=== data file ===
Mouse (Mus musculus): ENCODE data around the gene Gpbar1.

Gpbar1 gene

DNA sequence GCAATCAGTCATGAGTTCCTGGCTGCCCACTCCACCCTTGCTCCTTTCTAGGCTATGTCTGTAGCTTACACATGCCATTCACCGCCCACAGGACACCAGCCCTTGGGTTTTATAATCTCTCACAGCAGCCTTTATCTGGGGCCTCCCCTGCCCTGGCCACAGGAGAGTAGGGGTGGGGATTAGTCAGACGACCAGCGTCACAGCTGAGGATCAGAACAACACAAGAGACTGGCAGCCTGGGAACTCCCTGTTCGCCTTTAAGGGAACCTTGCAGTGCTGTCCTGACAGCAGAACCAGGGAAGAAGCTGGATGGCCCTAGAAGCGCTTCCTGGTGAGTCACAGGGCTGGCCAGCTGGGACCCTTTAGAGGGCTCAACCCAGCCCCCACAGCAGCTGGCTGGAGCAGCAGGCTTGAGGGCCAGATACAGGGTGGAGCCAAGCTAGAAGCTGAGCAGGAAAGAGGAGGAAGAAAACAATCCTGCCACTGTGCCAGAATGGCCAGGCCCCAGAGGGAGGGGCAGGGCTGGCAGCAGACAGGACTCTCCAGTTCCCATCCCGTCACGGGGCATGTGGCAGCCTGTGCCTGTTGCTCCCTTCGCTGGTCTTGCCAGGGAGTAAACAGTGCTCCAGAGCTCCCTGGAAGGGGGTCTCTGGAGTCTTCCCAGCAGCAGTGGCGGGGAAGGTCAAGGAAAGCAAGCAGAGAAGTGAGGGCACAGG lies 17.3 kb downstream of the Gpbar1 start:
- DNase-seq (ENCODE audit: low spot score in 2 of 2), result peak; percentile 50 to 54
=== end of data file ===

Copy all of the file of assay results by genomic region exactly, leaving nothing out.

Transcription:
Mouse (Mus musculus): ENCODE data around the gene Gpbar1.

Gpbar1 gene

DNA sequence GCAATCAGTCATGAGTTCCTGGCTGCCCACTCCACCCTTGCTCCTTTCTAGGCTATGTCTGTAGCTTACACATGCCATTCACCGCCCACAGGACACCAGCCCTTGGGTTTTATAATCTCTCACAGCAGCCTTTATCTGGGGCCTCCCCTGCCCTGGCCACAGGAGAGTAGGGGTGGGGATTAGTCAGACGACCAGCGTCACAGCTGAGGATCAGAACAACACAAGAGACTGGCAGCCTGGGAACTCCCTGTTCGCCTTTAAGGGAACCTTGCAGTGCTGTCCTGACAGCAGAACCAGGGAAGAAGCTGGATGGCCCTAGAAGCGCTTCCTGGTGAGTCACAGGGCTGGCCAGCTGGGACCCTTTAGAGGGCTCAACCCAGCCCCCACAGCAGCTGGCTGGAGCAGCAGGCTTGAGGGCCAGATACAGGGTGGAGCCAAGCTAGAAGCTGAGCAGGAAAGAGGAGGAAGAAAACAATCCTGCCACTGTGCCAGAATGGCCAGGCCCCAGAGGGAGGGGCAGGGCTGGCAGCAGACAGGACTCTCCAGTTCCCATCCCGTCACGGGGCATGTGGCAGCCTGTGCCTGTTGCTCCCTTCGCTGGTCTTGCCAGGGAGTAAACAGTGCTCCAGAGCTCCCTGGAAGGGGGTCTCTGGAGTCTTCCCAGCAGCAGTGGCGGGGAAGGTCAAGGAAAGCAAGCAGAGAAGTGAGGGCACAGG lies 17.3 kb downstream of the Gpbar1 start:
- DNase-seq (ENCODE audit: low spot score in 2 of 2), result peak; percentile 50 to 54